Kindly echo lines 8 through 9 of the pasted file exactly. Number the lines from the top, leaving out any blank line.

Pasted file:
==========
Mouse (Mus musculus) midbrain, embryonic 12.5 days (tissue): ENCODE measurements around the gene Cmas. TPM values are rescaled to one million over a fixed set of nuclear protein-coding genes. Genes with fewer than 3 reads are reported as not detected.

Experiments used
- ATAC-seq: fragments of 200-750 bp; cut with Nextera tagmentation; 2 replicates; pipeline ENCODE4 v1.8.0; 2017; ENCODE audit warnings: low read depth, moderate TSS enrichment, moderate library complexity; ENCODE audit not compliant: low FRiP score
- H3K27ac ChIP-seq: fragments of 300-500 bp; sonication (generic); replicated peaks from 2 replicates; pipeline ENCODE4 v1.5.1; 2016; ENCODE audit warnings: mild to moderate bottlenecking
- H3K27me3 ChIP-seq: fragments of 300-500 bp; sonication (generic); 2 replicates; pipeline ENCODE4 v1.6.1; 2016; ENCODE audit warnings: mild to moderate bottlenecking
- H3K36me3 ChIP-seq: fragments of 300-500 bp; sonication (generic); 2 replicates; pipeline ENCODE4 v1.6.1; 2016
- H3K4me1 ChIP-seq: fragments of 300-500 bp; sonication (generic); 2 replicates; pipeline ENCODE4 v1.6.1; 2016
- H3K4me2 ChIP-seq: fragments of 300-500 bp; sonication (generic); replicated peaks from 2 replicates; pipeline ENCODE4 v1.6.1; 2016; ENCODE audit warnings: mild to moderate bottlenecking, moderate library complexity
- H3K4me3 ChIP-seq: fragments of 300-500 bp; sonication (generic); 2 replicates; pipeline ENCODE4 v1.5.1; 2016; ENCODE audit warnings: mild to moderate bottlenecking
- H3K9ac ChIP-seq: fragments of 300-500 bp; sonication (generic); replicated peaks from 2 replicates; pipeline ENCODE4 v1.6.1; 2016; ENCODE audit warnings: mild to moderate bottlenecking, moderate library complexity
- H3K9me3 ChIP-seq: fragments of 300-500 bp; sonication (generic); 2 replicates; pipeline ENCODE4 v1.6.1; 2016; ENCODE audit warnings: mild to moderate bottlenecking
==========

- H3K4me2 ChIP-seq: fragments of 300-500 bp; sonication (generic); replicated peaks from 2 replicates; pipeline ENCODE4 v1.6.1; 2016; ENCODE audit warnings: mild to moderate bottlenecking, moderate library complexity
- H3K4me3 ChIP-seq: fragments of 300-500 bp; sonication (generic); 2 replicates; pipeline ENCODE4 v1.5.1; 2016; ENCODE audit warnings: mild to moderate bottlenecking